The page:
As Christians, we profess to believe that walking with people in their struggles is a way we can follow Jesus in the here and now.  Jesus put himself in places where the difficult facts of human existence were apparent.  He shone a light on hard and ugly truths people would rather not have seen.  Dorothy Day often quoted Dostoevsky: “Love in practice is a harsh and dreadful thing compared to love in dreams.”  That truth is glaring on Good Friday when we contemplate a love that brought Jesus to the cross. But we remember at Easter that truth and goodness – God – prevailed.  May God be with all of us this Easter season and may we all – such a struggling lot – be somehow transformed into Easter people, brimming with life and hope.   

 -Kelli 

HOUSE NEWS: Way of the Cross

Today is the the Gainesville Catholic Worker/Pax Christi Gainesville’s annual Good Friday Way of the Cross at 4pm. We will walk the “Way of the Cross” through downtown Gainesville, praying at sites where Christ continues to be crucified today in the most oppressed, suffering and impoverished amongst us. This is often a powerful experience of “public prayer and witness,” recognizing that our faith is expressed in our willingness to walk and work alongside our brothers and sisters who suffer because of injustice, violence, and greed. We encourage you to join us for this experience. We will meet at the Gainesville Catholic Worker House at 3:45pm and begin walking at 4pm. We will walk about 2 miles over approximately 90 minutes and end back at the GCW.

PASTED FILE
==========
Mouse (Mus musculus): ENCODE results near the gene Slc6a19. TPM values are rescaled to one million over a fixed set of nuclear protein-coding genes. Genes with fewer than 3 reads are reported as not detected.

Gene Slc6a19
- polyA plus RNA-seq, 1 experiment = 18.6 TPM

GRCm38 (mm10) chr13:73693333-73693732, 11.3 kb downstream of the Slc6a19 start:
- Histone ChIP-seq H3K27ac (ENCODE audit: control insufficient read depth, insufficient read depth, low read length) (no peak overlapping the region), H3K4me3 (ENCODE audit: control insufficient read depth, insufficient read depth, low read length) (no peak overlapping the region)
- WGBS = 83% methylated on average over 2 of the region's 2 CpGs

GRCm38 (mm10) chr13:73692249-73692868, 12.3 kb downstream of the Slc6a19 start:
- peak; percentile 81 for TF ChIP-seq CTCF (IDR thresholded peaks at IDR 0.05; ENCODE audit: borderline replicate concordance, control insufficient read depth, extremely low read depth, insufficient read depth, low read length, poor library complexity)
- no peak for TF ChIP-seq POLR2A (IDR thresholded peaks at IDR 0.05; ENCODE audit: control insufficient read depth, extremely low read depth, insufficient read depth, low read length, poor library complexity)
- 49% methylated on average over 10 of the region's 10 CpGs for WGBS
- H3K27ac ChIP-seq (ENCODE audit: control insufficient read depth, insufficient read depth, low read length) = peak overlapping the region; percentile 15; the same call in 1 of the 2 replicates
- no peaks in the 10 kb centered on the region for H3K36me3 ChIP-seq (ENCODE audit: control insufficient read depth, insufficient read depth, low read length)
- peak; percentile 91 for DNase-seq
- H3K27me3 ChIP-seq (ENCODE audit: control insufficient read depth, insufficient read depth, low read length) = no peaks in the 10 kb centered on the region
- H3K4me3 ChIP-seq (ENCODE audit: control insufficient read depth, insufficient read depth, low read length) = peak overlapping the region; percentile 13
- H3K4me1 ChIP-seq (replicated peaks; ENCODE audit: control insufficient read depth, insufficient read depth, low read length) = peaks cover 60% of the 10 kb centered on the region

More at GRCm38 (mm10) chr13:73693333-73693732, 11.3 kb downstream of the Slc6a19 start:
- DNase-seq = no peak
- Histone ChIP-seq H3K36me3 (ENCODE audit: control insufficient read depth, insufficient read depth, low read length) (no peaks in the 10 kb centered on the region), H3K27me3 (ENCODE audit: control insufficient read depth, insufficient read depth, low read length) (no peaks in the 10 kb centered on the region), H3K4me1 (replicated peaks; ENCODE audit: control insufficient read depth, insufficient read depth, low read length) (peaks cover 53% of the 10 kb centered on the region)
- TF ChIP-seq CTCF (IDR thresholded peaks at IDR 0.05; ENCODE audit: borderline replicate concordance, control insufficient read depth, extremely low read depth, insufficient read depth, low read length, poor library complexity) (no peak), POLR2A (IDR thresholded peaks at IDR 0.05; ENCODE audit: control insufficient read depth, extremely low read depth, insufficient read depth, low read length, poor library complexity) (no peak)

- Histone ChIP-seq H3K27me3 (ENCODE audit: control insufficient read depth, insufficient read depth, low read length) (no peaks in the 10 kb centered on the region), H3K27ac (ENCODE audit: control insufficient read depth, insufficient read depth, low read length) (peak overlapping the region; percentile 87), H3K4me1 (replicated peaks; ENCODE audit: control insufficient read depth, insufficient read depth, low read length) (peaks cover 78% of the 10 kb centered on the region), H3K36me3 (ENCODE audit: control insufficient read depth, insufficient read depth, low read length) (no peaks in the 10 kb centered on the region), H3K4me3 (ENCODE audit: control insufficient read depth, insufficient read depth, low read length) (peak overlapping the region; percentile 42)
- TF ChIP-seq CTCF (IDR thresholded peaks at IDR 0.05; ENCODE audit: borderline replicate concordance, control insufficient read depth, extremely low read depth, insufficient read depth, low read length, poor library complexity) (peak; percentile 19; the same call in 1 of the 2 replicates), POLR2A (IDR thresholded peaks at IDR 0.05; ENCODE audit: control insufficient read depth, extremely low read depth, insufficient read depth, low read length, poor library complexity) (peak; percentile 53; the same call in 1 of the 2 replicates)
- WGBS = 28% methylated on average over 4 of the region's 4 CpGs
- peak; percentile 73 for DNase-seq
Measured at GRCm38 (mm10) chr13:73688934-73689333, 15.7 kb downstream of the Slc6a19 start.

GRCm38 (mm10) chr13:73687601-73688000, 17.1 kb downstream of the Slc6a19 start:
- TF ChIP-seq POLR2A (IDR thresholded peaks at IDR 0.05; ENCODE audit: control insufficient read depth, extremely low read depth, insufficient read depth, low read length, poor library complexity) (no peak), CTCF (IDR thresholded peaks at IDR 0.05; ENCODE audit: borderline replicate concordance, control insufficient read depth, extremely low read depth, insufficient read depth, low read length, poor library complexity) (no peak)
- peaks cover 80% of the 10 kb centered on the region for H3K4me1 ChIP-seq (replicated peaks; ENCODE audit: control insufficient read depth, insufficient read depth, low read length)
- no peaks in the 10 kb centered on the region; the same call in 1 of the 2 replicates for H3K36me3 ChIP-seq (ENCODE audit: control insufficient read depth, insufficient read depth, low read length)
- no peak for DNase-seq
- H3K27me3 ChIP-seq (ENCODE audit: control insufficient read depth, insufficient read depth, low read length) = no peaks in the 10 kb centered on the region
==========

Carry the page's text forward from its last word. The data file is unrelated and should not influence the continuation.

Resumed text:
SCRIPTURE: Almsgiving as a Social Corrective

Matthew 6:1-4 

The sixth chapter of Matthew’s gospel opens with Jesus addressing what have become the three hallmarks of Lenten observance in the Roman Catholic and other Christian traditions: prayer, fasting and almsgiving. Interestingly, the first of these that Jesus addresses is almsgiving.  

The first thing that strikes me about the passage is the assumption Jesus makes that performing “righteous deeds” is part of one’s life of faith. There is no “If you are going to perform righteous deeds, then. . .” Jesus asserts simply that any disciple of his WILL perform righteous deeds; it was part and parcel of sincere Judaism during Jesus’ day and it can be assumed that for those who follow Jesus today, righteous deeds are a regular practice of sincere discipleship.